And politicians wonder why we are becoming so disconnected from the national parties.

Saturday, August 13, 2005

Good evaluation of the moral questions of Iraq

I have always admired Christopher Hitchens for his intellect and moral clarity. Especially when I find out that he agrees with my positions.
I will admit, that I thought our intervention into the Balkans was a mistake. To my understanding, it was a civil war, and they have all the logic of a bitter divorce (I hate you so much, but I never want you to forget me, so I will make your life a living hell).
But, I think that the point of Hitchen's piece was that supposed moral opposition to the war is based on partisan politics. Take Ms. Sheehan, who is camped outside of Crawford Texas, demanding to meet with the President so she can chew him out. Disregard that she had already met with him, or that her story seems to have been changed by her new found friends. Suppose for a minute, that the mother in question wanted to praise President Bush for trying to bring democracy to Iraq. Would that get any coverage? I don't think so, because it has happened.
This brings me to one of the trite comments so often said by the anti-war crowd. "If you believe in the war, why aren't you over there fighting it?" Seems to me that the proper retort is, "If you believe that homelessness is a problem in this country, why aren't you taking homeless people into your house?"
Both questions are designed to hurt the opponent, rather than to raise legitimate issues.

Friday, August 12, 2005

Interesting Arab take on Iraq

Very interesting article, (although a caveat, because it is written in English, it has a different audience targeted, than if it was in Arabic).

For all the Bush and Clinton haters

Former President Bill Clinton recently explained that he too agrees that withdrawal from Iraq would be a mistake. "Eighteen-hundred Americans have given their lives. Thousands of Iraqis have died trying to give their country a future.

"So where we are now, it's important to try to continue this effort to train the security forces and the military forces, which the administration and our military have undertaken. We have to try to make this work," Clinton said, according to Agence France Presse.

Maybe, we are in a mess, although I don't think so. Just seems to me that Clinton is acting more statesmanlike, than many others are in this country.

Thursday, August 04, 2005

Murder vs. Killing

Matt of Left in the West posed an interesting philosophical question that quickly became hijacked. The question is: Are all killings murder?
Suppose for a moment, that someone says that they are coming to kill me, and they arrive at my door with a rifle, and shoot and miss me. If I fire back and kill them, is that murder? Obviously no, since it would be in self defense. But what if they haven't shot yet? If I still suffer from apprehension, is that not still self defense?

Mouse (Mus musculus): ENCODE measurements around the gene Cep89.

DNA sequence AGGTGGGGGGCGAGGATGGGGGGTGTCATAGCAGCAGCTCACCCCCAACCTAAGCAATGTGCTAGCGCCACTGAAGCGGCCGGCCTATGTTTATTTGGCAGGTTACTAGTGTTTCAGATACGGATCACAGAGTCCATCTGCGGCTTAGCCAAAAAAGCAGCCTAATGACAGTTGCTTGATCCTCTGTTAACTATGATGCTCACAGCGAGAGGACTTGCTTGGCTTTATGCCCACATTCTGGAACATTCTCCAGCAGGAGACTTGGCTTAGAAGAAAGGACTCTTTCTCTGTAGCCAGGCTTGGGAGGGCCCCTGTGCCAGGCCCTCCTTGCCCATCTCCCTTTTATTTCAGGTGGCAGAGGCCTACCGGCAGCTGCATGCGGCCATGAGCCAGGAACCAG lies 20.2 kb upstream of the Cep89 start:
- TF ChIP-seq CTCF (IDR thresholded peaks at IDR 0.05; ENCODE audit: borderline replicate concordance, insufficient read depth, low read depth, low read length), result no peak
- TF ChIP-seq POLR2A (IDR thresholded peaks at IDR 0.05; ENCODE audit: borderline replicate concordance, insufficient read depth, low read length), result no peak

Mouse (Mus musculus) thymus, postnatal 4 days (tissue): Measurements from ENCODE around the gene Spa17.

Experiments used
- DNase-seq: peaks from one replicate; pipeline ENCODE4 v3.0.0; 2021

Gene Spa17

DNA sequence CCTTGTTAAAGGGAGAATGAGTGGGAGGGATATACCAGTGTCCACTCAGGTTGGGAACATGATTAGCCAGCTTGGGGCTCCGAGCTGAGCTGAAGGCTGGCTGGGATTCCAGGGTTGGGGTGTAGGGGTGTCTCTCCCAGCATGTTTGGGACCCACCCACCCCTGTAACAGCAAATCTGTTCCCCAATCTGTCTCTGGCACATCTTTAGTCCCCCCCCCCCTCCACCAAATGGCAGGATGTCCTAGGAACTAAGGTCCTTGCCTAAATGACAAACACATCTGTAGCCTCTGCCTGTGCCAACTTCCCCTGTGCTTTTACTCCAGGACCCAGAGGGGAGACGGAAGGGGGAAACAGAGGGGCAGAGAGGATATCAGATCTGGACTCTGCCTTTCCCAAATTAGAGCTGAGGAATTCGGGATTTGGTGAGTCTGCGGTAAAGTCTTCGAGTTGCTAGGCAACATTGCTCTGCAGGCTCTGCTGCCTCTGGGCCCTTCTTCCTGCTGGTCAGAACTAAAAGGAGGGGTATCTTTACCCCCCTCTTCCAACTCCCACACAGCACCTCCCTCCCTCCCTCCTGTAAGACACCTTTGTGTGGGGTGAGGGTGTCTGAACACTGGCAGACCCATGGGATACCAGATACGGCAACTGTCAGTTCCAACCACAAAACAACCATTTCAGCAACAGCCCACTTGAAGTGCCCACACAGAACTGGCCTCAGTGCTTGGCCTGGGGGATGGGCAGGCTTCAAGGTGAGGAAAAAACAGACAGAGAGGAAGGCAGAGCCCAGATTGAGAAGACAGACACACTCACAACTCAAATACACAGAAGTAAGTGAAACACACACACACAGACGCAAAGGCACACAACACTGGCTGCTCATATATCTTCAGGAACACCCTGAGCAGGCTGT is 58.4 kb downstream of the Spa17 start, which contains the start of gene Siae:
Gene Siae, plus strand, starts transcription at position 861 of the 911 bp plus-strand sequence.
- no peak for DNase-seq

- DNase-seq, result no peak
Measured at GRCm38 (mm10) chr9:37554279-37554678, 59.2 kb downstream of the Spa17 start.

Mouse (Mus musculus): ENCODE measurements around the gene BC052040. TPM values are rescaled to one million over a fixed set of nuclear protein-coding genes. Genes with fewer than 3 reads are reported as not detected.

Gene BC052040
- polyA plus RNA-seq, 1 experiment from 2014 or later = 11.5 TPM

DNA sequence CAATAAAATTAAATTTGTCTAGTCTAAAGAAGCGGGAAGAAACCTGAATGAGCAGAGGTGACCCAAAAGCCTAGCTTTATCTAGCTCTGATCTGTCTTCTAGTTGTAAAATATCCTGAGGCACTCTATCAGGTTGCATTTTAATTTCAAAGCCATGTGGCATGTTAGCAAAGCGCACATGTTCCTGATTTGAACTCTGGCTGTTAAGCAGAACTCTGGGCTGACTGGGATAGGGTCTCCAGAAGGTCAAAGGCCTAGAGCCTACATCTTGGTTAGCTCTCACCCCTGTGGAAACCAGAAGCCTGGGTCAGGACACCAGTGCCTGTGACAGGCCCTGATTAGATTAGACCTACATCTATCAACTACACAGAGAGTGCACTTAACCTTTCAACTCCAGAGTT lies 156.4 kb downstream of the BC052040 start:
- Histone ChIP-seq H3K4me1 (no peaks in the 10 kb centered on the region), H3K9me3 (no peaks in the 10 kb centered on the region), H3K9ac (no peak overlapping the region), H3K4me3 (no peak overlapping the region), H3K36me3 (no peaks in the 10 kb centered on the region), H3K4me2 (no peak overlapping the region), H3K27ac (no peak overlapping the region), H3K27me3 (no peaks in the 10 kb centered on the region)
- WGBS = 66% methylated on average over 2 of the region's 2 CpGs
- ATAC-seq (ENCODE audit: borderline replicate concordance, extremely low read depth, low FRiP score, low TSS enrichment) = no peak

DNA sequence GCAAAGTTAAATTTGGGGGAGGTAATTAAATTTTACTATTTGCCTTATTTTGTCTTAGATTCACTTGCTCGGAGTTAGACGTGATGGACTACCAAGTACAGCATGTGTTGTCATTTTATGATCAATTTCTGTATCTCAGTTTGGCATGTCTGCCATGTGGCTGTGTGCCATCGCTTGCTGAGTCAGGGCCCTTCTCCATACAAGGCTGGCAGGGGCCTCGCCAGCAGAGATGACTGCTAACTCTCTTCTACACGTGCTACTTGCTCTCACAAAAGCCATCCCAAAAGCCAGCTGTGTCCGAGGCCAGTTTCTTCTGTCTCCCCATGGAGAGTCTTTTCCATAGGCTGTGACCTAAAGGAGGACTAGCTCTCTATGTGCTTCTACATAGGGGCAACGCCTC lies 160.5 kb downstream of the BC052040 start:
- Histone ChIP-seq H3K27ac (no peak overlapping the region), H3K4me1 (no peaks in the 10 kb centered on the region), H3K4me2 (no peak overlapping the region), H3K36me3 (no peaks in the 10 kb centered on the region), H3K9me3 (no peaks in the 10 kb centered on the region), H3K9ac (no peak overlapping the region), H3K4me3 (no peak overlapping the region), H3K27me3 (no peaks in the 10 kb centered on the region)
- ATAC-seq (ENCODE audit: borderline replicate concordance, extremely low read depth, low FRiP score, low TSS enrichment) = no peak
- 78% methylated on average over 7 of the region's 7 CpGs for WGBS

What if they say they are going to kill me, and I think that they have a weapon, but they take no active steps in the furtherance thereof, and I see them on the street and shoot them because they said they were going to kill me. Ah, there's the rub.
Another question, suppose that police officers have received a report of a child abduction and are in hot pursuit. The offender runs a red light, with the officers directly behind them, who, unfortunately, collide with a minivan, killing the mother and three children inside. Is that murder?
Part of the problem stems from the misinterpretation of the biblical prohibition of thou shall not kill. This is incorrect, since it really says thou shall not commit murder. There were plenty of situations where killing was authorized, homosexuality, adultery, sassing your parents, just to name a few, so that killing was okay, in response to another wrong. (Okay, I am not justifying this sort of action, merely reporting.)
This leads into the hijacking of Matt's thread. If you are a soldier in Iraq, and receiving fire from a building, and you fire back and accidently strike an innocent bystander, is that murder? I think not, since it is much like the police chase above. Murder requires the deliberate intention to unjustifiably kill. Accidental deaths are no less traumatic for the victims and their families, but it is a different motive from intentionally killing innocents for the soldier.
Many of the comments seem to focus on the thought that we in the US do not consider it murder if people of a darker skin color are killed. This sems to be a veiled implication that we are racist. I think that the evidence would go the other way. For instance, the failed operation in Somalia began as a humanitarian mission and changed when the Somalis who were trained by Al Quaeda began attacking UN troops.
As I have said before, we tend to overlook murder by people of another skin color, so long as they are only killing people of the same color. Think Rwanda, Darfur for example.
I knew a pacifist once, who said that if someone was going to kill her and her family, her belief required her to not resist, thereby showing the moral courage of her actions (or lack of actions). This is fine, so long as the killers have any sort of conscience. But if they don't, what good does dying really do?
Is it murder to protect yourself? I do not think so, and rely on the old dictum, that the right to self defense is never denied.
Oh well, drifting here, so I need to go to work.